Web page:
DPP Chairman Su Tseng-chang (蘇貞昌) and former DPP chairperson Tsai Ing-wen (蔡英文) issued press releases condemning the KMT’s handling of the meeting, with Su saying that the party would not accept the KMT’s breach of consensus.
Tsai said the KMT has put the nation’s democratic system in jeopardy and called on Legislative Speaker Wang Jin-pyng (王金平) to resolve the dispute as soon as possible.
SECURITY CONCERNS: The Telecom Technology Center ran black-box tests for the Executive Yuan on devices and software from Chinese, US and South Korean firms Network devices from several Chinese manufacturers are insecure and allow personal information to be leaked, testing commissioned by the Executive Yuan has shown. A variety of devices and software, including apps, from Chinese, US and South Korean manufacturers that are used by government agencies at the central and local level were subjected to black-box testing — in which the functionality of an application is examined without knowing about its internal structure, an information-security official said yesterday on condition of anonymity. The Telecom Technology Center conducted the tests, which simulated cyberattacks, to determine their resilience to the attacks, the official said. The center
China would attack Taiwan if there is no other way of stopping it from becoming independent, Chinese General Li Zuocheng (李作成) said yesterday. Speaking at Beijing’s Great Hall of the People on the 15th anniversary of China’s “Anti-Secession” Law, Li, who is chief of the Joint Staff Department of the Chinese People’s Liberation Army Central Military Commission, left the door open to using force. The 2005 law is China’s legislative basis for military action against Taiwan. “If the possibility for peaceful reunification is lost, the people’s armed forces will, with the whole nation, including the people of Taiwan, take all necessary steps to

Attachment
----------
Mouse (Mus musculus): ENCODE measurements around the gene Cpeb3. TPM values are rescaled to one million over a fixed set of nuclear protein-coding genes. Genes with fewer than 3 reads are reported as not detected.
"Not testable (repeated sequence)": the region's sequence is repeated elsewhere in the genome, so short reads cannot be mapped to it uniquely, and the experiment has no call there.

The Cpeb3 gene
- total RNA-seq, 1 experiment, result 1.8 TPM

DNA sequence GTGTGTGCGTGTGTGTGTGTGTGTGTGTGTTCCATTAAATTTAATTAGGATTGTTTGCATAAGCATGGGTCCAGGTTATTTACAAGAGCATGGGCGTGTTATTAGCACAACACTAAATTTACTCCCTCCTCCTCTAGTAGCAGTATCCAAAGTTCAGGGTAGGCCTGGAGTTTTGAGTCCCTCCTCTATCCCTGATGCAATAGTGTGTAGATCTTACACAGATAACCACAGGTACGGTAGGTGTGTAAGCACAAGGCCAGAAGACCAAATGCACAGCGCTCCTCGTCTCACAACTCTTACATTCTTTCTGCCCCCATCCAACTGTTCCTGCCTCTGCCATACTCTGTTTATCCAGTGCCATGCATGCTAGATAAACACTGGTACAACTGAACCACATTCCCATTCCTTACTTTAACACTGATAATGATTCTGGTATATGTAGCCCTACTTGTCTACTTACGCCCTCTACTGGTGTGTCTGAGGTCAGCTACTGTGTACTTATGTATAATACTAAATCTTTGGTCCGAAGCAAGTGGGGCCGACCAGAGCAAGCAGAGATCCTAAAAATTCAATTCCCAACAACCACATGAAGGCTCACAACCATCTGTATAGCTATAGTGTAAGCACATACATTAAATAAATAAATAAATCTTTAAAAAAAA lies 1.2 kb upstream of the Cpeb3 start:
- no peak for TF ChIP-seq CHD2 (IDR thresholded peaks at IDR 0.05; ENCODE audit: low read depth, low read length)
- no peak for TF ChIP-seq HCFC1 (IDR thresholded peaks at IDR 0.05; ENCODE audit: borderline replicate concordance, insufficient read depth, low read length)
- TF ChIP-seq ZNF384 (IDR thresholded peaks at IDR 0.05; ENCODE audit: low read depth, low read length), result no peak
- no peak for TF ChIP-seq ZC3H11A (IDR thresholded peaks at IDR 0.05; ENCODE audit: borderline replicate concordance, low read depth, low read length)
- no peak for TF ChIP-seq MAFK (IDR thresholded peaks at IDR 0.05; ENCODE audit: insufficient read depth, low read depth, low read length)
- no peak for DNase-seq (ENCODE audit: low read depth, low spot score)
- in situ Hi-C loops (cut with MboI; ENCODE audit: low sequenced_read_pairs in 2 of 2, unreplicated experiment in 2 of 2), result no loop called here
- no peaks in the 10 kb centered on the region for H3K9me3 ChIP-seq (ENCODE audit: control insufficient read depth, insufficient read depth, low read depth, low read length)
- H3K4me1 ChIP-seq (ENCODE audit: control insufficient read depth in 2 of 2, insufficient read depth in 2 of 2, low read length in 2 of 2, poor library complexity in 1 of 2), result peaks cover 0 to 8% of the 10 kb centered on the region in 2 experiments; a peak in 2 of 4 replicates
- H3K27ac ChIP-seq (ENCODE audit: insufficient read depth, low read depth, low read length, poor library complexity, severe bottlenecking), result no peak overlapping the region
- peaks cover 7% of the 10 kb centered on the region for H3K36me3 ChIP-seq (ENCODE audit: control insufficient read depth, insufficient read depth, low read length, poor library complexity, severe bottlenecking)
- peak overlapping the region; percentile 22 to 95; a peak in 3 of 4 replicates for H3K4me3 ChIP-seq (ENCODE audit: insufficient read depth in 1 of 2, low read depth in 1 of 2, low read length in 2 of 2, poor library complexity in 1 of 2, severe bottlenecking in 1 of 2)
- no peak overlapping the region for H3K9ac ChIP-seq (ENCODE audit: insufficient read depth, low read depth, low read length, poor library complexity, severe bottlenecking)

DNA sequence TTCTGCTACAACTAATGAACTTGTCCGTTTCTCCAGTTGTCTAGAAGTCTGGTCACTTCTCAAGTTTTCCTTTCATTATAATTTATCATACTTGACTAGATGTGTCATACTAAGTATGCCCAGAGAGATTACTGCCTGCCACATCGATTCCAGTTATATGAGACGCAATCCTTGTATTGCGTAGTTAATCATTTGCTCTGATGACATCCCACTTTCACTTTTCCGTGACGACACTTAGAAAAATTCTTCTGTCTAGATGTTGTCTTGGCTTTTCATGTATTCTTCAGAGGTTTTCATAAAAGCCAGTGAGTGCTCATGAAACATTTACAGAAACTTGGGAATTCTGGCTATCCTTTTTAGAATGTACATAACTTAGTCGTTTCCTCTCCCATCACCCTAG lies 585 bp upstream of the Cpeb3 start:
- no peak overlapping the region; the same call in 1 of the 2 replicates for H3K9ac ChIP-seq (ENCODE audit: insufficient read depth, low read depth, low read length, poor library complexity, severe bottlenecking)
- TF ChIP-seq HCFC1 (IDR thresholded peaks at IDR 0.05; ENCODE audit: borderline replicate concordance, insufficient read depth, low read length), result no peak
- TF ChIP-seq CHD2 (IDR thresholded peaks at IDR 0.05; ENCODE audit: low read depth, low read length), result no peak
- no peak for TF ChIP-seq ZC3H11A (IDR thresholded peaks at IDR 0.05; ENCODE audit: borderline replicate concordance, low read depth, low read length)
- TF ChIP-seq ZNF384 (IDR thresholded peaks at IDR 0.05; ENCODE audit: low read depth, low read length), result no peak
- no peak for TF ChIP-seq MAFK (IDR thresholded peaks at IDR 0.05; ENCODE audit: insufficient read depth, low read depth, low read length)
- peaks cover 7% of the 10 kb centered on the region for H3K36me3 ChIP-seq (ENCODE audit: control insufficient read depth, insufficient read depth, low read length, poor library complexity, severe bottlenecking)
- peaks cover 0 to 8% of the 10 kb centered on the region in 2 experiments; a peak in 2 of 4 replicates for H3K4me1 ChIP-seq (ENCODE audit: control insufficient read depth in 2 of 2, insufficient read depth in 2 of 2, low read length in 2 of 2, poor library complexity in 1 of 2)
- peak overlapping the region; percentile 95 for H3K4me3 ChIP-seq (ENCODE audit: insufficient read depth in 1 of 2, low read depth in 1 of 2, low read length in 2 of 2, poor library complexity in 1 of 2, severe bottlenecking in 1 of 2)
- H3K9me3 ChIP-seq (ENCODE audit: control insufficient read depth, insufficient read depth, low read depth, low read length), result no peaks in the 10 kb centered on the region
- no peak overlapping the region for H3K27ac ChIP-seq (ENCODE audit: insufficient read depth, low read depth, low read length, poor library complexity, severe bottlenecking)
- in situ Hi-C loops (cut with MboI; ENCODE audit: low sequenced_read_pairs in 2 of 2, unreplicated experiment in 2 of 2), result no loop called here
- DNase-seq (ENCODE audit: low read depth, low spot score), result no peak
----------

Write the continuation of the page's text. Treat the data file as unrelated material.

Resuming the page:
Americans awoke yesterday to charred and glass-strewn streets in dozens of cities after another night of unrest fueled by rage over the mistreatment of African Americans at the hands of police, who responded to the violence with tear gas and rubber bullets. Tens of thousands marched peacefully through streets to protest the death of George Floyd, a black man who died on Monday last week after a white Minneapolis police officer pressed his knee on his neck until he stopped breathing. However, many demonstrations sank into chaos as night fell: Vehicles and businesses were torched. The words “I can’t breathe” were
EXTRA INVITATIONS: Russia, Australia, South Korea and India would be asked to a later summit dedicated to countering China, Donald Trump said US President Donald Trump has been forced to cancel a planned face-to-face summit of G7 leaders this month and now wants to host an expanded meeting in September dedicated to countering China to which Russian President Vladimir Putin would be invited. Trump on Saturday announced that he had canceled the June meeting, which he had billed as a symbol of the US “transitioning back to greatness,” after German Chancellor Angela Merkel told him in a telephone call that she saw the summit in Washington as a health risk. Hundreds of security staff, journalists and officials also attend the two-day summits. Reports suggest